This recent cluster of articles from The Chronicle of Higher Education seems designed to make any faculty member or administrator at a small tuition-dependent college choke on her Captain Crunch at breakfast:
We may be tempted to scramble and see if a favorite institution is on the list. As I looked it over, a couple of simple observations came to mind:
1. There are a number of what we might describe as "prestigious" institutions on the list. This economy has clearly touched institutions that previously may have been considered "untouchable" by fluctuations in the economy.
2. Sadly, there are a number of Lutheran institutions on the list (Dana is now closed). It would be fascinating to analyze the stories of both those colleges on the list and those that have escaped that fate (so far). What variables, decisions, and serendipity combined to shape the stories of these institutions?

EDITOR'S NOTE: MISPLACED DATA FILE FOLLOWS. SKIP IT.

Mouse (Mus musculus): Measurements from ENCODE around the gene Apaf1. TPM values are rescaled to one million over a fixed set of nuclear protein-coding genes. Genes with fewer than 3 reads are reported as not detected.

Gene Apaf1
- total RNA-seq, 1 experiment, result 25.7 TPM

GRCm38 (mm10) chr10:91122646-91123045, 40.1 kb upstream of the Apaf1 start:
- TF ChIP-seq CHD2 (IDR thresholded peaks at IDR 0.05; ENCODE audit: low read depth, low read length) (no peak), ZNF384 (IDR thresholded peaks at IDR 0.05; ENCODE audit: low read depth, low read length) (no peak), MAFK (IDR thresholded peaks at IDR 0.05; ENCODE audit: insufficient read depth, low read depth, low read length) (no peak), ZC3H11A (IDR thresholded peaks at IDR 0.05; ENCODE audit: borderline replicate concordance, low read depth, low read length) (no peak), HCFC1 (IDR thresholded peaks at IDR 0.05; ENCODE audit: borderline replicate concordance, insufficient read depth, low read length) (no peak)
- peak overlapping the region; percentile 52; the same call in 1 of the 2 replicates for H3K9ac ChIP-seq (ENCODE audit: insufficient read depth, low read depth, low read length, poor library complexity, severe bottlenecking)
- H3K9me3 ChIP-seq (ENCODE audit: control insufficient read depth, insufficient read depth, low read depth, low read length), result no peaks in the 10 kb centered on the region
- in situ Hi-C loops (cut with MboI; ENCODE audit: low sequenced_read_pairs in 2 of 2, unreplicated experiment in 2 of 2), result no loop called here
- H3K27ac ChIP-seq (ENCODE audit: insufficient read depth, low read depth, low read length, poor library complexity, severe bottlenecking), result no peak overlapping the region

Another recent Chronicle article suggests that many believe a growth model is what will help small institutions endure in this changing world. Others recognize the danger of debt that makes such growth possible:
But as Dr. Bruss and others have so adeptly demonstrated, a clear confession of faith, a focused sense of purpose, and a persistent commitment to academic substance should trump the commercialism and marketing (and concomitant debt load) that tempt us in the contemporary academic arms race.
We're left with the challenge of determining how the small Lutheran college can remain small, faithful, and yet viable in a world in which many of the assumptions we have made about higher education are now untenable or unsustainable. This is the task that defines our time.